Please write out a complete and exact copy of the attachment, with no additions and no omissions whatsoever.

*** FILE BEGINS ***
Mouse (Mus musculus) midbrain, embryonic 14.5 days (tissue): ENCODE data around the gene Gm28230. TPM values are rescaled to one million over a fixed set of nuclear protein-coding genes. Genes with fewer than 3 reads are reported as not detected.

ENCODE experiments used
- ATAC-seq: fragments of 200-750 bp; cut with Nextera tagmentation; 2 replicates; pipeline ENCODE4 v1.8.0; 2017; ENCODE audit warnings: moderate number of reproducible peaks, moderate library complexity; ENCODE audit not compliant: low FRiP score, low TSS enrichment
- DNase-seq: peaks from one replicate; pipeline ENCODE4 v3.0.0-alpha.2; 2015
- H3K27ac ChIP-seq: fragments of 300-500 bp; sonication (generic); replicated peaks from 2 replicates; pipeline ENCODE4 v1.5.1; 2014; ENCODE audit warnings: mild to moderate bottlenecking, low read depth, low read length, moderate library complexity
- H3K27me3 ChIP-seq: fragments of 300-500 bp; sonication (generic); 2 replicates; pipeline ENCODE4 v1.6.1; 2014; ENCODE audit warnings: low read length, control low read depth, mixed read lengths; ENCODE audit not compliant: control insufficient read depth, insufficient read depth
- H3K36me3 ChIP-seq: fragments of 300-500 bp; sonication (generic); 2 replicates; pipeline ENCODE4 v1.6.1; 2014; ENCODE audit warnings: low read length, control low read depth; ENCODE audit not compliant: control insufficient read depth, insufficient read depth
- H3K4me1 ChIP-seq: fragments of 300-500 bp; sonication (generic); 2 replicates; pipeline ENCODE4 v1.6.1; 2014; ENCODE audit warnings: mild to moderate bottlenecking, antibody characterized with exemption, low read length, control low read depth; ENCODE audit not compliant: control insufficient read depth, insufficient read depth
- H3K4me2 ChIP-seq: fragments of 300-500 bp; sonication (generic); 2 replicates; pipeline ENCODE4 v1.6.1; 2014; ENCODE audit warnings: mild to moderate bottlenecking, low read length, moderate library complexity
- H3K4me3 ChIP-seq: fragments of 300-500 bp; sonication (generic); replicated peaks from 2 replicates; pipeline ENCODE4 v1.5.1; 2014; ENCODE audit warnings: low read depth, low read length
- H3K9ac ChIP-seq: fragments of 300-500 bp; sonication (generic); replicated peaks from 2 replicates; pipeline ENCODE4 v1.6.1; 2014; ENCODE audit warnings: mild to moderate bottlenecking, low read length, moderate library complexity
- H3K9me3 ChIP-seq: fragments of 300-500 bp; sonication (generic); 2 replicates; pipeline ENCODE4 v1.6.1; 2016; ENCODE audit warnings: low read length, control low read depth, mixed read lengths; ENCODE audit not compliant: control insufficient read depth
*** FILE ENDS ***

Mouse (Mus musculus) midbrain, embryonic 14.5 days (tissue): ENCODE data around the gene Gm28230. TPM values are rescaled to one million over a fixed set of nuclear protein-coding genes. Genes with fewer than 3 reads are reported as not detected.

ENCODE experiments used
- ATAC-seq: fragments of 200-750 bp; cut with Nextera tagmentation; 2 replicates; pipeline ENCODE4 v1.8.0; 2017; ENCODE audit warnings: moderate number of reproducible peaks, moderate library complexity; ENCODE audit not compliant: low FRiP score, low TSS enrichment
- DNase-seq: peaks from one replicate; pipeline ENCODE4 v3.0.0-alpha.2; 2015
- H3K27ac ChIP-seq: fragments of 300-500 bp; sonication (generic); replicated peaks from 2 replicates; pipeline ENCODE4 v1.5.1; 2014; ENCODE audit warnings: mild to moderate bottlenecking, low read depth, low read length, moderate library complexity
- H3K27me3 ChIP-seq: fragments of 300-500 bp; sonication (generic); 2 replicates; pipeline ENCODE4 v1.6.1; 2014; ENCODE audit warnings: low read length, control low read depth, mixed read lengths; ENCODE audit not compliant: control insufficient read depth, insufficient read depth
- H3K36me3 ChIP-seq: fragments of 300-500 bp; sonication (generic); 2 replicates; pipeline ENCODE4 v1.6.1; 2014; ENCODE audit warnings: low read length, control low read depth; ENCODE audit not compliant: control insufficient read depth, insufficient read depth
- H3K4me1 ChIP-seq: fragments of 300-500 bp; sonication (generic); 2 replicates; pipeline ENCODE4 v1.6.1; 2014; ENCODE audit warnings: mild to moderate bottlenecking, antibody characterized with exemption, low read length, control low read depth; ENCODE audit not compliant: control insufficient read depth, insufficient read depth
- H3K4me2 ChIP-seq: fragments of 300-500 bp; sonication (generic); 2 replicates; pipeline ENCODE4 v1.6.1; 2014; ENCODE audit warnings: mild to moderate bottlenecking, low read length, moderate library complexity
- H3K4me3 ChIP-seq: fragments of 300-500 bp; sonication (generic); replicated peaks from 2 replicates; pipeline ENCODE4 v1.5.1; 2014; ENCODE audit warnings: low read depth, low read length
- H3K9ac ChIP-seq: fragments of 300-500 bp; sonication (generic); replicated peaks from 2 replicates; pipeline ENCODE4 v1.6.1; 2014; ENCODE audit warnings: mild to moderate bottlenecking, low read length, moderate library complexity
- H3K9me3 ChIP-seq: fragments of 300-500 bp; sonication (generic); 2 replicates; pipeline ENCODE4 v1.6.1; 2016; ENCODE audit warnings: low read length, control low read depth, mixed read lengths; ENCODE audit not compliant: control insufficient read depth